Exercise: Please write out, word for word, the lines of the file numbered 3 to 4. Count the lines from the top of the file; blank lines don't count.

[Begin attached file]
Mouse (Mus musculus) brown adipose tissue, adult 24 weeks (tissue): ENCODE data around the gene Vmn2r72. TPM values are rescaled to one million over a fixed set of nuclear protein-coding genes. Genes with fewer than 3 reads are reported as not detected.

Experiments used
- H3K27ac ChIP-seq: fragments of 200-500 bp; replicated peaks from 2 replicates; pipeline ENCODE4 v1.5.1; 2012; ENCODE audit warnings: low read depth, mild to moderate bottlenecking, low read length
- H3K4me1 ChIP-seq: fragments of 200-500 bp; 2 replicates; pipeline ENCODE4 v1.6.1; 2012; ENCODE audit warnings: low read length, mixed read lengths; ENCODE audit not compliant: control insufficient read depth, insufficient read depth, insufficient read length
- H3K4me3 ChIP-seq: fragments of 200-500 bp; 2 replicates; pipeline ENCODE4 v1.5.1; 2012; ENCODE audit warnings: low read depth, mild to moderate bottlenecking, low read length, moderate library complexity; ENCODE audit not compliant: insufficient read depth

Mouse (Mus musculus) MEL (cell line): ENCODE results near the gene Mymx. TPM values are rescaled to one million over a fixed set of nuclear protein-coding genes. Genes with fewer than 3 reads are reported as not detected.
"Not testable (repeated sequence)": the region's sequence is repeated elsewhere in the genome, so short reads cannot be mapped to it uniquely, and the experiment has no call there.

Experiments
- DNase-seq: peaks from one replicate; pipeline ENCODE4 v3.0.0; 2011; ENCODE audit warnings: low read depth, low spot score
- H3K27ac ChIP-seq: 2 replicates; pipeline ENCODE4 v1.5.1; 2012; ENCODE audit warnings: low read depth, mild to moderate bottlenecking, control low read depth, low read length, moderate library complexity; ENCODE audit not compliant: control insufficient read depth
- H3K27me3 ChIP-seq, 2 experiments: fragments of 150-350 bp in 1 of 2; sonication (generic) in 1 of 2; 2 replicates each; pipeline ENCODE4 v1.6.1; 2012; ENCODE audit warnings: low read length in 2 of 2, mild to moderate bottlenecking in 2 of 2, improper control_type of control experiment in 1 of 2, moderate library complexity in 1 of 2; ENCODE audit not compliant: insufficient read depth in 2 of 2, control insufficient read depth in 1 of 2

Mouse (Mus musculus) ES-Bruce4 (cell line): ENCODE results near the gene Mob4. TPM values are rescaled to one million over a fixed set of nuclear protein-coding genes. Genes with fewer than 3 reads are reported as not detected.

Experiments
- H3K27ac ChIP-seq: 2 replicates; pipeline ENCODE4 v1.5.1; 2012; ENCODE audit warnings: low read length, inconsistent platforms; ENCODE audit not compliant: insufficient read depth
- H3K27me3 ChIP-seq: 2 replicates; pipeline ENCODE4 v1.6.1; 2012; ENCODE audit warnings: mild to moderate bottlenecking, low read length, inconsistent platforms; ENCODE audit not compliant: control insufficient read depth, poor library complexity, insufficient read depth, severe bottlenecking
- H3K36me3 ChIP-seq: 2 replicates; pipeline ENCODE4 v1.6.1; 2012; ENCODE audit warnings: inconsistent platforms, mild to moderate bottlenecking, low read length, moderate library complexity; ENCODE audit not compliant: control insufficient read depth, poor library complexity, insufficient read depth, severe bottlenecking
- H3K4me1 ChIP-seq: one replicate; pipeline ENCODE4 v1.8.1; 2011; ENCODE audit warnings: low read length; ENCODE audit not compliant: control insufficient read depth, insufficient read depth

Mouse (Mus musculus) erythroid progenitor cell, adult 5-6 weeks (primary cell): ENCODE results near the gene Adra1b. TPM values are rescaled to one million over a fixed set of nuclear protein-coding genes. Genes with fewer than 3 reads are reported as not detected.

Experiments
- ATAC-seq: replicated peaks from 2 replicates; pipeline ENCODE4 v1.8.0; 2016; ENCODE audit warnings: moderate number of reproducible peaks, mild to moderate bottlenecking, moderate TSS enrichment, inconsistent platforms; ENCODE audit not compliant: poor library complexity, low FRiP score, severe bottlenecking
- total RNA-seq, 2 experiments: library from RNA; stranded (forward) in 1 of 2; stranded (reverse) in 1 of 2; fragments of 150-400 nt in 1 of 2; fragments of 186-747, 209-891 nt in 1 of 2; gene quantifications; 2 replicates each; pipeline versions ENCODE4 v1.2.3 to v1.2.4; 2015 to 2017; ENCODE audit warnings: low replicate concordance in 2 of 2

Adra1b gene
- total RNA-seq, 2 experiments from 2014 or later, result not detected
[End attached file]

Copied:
- H3K27ac ChIP-seq: fragments of 200-500 bp; replicated peaks from 2 replicates; pipeline ENCODE4 v1.5.1; 2012; ENCODE audit warnings: low read depth, mild to moderate bottlenecking, low read length
- H3K4me1 ChIP-seq: fragments of 200-500 bp; 2 replicates; pipeline ENCODE4 v1.6.1; 2012; ENCODE audit warnings: low read length, mixed read lengths; ENCODE audit not compliant: control insufficient read depth, insufficient read depth, insufficient read length